Praejecta was a daughter of Vigilantia and Dulcidio (or Dulcissimus), respectively the sister and brother-in-law of Emperor Justinian. She was also a sister of the later Byzantine emperor Justin II (r. 565–578) and the patricius Marcellus.
She was initially married to the patricius Areobindus, a senator of noble birth. In 545, as the situation in Africa had gotten out of control following the death of Solomon and his replacement by his incompetent nephew Sergius, Areobindus, although having no prior military experience, was dispatched there with a small force.
Areobindus was placed as joint commander with Sergius, but the two generals did not agree, with predictably disastrous results for the Byzantine imperial effort: the imperial forces were severely defeated at Thacia, although they managed to kill the rebel Stotzas. Following this, Sergius was relieved and Areobindus was installed in his stead. Soon, however, (March 546) he was murdered in a military mutiny led by Guntharic, the dux Numidiae. Praejecta and her sister-in-law had been sent to safety to a fortified monastery in Carthage, but when Guntharic took over the city, they were removed from there. Guntharic, who probably intended to marry Praejecta, kept her under house arrest but treated her well.
After Guntharic's assassination by the Armenian Artabanes in May and the restoration of Byzantine imperial rule, Praejecta rewarded him with a large sum of money and became engaged to him. Once she was back at Constantinople, Artabanes followed, but Empress Theodora discovered that he was already married and forbade the union. Artabanes was enraged by this affair, and it contributed to his involvement in the failed conspiracy to overthrow Emperor Justinian in late 548.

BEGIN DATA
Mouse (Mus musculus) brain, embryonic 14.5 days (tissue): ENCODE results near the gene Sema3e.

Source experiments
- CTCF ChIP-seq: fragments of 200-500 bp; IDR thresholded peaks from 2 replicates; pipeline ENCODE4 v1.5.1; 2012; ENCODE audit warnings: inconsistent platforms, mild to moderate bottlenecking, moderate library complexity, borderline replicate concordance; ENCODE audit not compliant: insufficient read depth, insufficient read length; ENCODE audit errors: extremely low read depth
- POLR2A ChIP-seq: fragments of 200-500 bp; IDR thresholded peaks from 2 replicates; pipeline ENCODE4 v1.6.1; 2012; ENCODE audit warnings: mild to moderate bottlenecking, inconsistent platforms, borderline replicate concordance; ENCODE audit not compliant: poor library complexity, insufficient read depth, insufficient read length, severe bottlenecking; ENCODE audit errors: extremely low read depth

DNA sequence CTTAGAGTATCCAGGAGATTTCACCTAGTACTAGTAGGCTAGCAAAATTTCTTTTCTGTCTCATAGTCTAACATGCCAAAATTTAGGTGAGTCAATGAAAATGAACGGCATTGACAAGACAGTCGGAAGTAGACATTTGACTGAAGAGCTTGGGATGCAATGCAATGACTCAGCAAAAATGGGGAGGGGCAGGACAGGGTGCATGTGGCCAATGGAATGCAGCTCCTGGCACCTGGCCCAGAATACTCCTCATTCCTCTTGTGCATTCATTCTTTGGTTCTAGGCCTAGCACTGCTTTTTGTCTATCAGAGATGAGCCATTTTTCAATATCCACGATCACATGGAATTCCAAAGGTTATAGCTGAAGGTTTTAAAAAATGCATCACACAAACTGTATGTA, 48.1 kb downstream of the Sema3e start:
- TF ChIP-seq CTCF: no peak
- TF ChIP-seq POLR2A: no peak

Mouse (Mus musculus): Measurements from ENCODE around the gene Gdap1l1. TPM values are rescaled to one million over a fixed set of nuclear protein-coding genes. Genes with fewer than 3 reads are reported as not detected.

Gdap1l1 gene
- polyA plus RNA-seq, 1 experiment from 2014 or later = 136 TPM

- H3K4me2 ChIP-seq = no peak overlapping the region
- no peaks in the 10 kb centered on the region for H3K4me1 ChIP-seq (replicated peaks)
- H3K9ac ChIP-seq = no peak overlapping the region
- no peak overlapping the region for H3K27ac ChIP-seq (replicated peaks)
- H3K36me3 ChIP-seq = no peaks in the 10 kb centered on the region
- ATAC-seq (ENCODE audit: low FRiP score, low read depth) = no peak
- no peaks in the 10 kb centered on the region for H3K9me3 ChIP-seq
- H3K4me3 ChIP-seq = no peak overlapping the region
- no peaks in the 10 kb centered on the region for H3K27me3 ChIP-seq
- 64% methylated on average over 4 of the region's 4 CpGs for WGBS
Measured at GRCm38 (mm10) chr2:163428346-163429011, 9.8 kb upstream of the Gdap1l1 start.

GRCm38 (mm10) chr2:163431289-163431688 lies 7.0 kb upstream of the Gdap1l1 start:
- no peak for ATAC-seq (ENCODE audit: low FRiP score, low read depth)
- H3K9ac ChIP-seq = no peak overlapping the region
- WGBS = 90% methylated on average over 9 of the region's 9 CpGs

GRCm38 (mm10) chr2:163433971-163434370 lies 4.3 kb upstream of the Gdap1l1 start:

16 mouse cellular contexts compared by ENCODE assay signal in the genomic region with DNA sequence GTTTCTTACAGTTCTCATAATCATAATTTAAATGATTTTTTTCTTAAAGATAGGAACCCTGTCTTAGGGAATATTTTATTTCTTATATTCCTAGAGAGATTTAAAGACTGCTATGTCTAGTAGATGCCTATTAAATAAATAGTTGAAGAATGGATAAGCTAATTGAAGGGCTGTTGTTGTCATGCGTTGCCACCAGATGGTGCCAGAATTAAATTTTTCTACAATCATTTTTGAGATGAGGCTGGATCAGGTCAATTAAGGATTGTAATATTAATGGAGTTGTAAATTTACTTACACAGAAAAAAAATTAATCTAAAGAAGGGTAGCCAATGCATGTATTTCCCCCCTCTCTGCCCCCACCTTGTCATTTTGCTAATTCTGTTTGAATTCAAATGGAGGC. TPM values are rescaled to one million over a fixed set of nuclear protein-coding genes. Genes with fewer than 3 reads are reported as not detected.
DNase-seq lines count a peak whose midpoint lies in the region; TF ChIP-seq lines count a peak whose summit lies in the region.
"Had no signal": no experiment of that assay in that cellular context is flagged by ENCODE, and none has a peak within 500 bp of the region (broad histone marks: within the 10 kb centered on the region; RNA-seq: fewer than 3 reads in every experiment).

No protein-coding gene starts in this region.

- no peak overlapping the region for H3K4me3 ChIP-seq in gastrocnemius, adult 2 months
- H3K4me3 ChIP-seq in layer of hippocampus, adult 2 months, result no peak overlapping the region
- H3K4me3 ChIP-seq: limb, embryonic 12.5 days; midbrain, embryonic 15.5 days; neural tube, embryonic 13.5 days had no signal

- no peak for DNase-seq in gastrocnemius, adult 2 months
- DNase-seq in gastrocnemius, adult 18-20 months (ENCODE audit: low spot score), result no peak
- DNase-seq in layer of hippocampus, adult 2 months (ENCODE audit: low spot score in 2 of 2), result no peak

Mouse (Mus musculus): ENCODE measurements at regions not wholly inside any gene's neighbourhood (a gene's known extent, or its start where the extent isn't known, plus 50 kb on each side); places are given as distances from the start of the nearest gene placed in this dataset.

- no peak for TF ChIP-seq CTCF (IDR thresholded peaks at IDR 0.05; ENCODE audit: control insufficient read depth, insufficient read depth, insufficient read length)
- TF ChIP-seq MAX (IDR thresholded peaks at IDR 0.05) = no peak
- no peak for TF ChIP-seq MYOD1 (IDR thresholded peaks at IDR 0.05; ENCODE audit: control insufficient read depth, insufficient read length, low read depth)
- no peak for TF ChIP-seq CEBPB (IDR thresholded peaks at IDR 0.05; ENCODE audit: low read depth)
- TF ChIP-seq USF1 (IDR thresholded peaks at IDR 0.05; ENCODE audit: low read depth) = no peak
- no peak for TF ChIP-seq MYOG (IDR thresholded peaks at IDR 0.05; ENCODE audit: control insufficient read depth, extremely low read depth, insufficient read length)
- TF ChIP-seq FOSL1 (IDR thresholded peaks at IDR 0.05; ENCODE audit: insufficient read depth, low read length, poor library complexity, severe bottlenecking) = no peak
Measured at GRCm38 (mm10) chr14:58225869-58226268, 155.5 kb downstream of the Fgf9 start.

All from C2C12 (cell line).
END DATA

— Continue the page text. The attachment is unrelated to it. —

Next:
Praejecta was instead married off to John, son of Pompeius and Anastasia, a marriage which took place sometime in 546–548. Pompeius was a son of Secundinus, consul in 511 and Caesaria. His mother was a sister of a previous Byzantine emperor, Anastasius I (r. 491–518). Pompeius and his brother Hypatius were executed in 532 for their role in the Nika riots.
- Martindale, Jones & Morris 1992, pp. 428, 816, 1048.
- Martindale, Jones & Morris 1992, pp. 107, 1048.
- Martindale, Jones & Morris 1992, p. 107; Bury 1923, Volume 2, pp. 145–146.
- Martindale, Jones & Morris 1992, p. 108.
- Bury 1923, Volume 2, p. 146.
- Martindale, Jones & Morris 1992, p. 1048.
- Martindale, Jones & Morris 1992, pp. 127–128, 1048.
- cf. Bury 1923, Volume 2, pp. 67–69; Martindale, Jones & Morris 1992, p. 128.
- Martindale, Jones & Morris 1992, pp. 664, 1049.
- Cawley, Charles (14 February 2011). "Byzantium 395–1057: Anastasius I 491–518". Medieval Lands. Retrieved 14 January 2012.
- Bury, John Bagnell (1923) . History of the Later Roman Empire: From Arcadius to Irene (395 A.D. to 800 A.D.) II. New York, New York and London, United Kingdom: Macmillan & Company Limited.
- Martindale, John Robert; Jones, Arnold Hugh Martin; Morris, J., eds. (1992). The Prosopography of the Later Roman Empire. III: A.D. 527–641. Cambridge, United Kingdom: Cambridge University Press. ISBN 978-0-521-20160-5.
- Cawley, Charles (14 February 2011). "Byzantium 395–1057: Praeiecta". Medieval Lands. Retrieved 14 January 2012.